The Sri Lankan Army released 683 acres of land from the Vali North high security zone after 28 years of occupation, although of the three village divisions released no village has been returned in its entirety and army camps remain dotted among the released homes. Those who were able to return, returned to find their old homes and infrastructure completely demolished.
The Sri Lankan government has failed to respond to a United Nation Committee Against Torture (CAT) report, which called for information on the “establishment of a judicial mechanism” to investigate torture and information on the role of a former Criminal Investigations Department head, confirmed a UN official this week. Sri Lanka had until December 2017 to respond to the report, which was issued after the state was discussed at the 59th session of the UN CAT in 2016. However, the Tamil Guardian confirmed with the United Nations this week that Sri Lanka is yet to provide a response, though several months has passed since the deadline. Other states such as Armenia, Ecuador and Turkmenistan, which were also discussed at the 59 th session, have responded to the global body as required.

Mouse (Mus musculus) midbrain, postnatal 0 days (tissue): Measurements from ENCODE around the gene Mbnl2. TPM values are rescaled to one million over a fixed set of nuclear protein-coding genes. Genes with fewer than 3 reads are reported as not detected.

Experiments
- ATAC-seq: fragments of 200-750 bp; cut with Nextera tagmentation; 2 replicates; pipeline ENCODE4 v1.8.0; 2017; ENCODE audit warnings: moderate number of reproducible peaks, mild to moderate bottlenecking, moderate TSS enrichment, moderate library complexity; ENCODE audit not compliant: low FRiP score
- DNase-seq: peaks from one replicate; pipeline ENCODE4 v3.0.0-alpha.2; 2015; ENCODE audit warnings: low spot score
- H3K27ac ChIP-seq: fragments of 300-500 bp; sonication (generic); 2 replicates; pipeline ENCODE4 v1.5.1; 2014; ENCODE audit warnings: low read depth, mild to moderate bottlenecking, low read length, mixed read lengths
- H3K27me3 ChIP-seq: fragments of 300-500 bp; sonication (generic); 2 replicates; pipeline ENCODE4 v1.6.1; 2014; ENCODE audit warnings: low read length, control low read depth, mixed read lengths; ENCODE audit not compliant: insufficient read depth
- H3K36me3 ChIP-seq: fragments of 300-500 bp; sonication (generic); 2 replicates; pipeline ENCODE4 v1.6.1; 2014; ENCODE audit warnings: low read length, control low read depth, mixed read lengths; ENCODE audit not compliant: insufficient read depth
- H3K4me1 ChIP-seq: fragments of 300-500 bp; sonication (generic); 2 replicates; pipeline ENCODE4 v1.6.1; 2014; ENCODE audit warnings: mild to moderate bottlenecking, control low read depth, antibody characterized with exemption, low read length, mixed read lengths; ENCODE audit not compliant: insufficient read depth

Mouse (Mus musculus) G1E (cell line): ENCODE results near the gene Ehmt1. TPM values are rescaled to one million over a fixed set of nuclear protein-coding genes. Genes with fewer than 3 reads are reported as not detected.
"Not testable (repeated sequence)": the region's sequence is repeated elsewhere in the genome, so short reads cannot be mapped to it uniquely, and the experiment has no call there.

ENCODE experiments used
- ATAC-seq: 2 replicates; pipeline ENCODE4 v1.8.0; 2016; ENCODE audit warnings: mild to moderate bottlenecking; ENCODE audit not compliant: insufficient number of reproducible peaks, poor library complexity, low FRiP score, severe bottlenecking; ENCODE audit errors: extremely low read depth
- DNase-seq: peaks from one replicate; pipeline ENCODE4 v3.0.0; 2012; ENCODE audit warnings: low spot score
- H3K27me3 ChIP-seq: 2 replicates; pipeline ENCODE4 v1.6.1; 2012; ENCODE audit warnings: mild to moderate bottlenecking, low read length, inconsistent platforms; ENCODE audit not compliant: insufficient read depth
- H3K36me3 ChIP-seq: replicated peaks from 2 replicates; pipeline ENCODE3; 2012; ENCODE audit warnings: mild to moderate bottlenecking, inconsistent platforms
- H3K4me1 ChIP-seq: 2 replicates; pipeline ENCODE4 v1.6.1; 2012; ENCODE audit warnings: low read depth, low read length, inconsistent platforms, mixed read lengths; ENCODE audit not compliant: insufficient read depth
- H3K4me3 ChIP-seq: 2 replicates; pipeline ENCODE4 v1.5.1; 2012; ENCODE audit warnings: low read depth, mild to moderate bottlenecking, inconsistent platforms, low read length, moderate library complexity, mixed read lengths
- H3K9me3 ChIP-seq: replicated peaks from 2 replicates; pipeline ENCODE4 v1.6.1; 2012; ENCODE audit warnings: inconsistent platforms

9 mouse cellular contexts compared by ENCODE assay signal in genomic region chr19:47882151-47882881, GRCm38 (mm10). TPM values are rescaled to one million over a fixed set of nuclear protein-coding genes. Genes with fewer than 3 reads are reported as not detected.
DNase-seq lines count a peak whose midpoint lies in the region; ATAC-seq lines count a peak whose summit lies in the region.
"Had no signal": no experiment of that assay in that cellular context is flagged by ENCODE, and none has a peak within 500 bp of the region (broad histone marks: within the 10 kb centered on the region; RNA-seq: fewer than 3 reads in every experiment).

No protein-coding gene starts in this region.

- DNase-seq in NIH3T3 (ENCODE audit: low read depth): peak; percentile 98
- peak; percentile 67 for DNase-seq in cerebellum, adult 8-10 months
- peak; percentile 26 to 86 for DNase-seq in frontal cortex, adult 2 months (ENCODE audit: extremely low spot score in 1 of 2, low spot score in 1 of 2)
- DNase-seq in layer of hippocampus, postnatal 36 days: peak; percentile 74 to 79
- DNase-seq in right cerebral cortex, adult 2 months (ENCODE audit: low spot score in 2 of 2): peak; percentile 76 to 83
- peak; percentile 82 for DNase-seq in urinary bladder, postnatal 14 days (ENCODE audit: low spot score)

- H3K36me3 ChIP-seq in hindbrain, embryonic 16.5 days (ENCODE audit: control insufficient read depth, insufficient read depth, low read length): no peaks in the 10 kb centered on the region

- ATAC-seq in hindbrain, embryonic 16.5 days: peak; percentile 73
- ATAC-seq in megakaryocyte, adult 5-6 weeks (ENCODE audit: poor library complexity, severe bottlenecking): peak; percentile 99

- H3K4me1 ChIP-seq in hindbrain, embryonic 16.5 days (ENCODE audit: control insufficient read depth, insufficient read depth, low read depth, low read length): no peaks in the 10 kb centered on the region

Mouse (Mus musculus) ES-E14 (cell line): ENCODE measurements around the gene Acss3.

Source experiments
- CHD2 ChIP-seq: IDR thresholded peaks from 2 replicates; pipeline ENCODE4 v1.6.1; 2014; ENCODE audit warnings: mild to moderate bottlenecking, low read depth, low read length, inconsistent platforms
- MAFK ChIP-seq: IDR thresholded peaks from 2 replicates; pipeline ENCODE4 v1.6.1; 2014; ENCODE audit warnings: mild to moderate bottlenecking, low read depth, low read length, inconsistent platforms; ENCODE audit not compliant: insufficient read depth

‘Sri Lanka’s Disappeared’, a documentary filmed and produced by British Tamil students to highlight the struggle of Tamil families of the disappeared protesting across the North-East was screened for the first time to a sell-out venue in London last month, with more screenings planned across the UK as well as around the world. The film by the British Tamil youth-led media platform, ’47 Roots’, centres the voices of the women protesting, who share their hopes and expectations, as well as the challenges they have faced in their search for justice. Further analysis from civil society and journalists in the North-East and the diaspora also features in the documentary. The premiere screening at King’s College London attracted a full house with tickets sold out days before the event.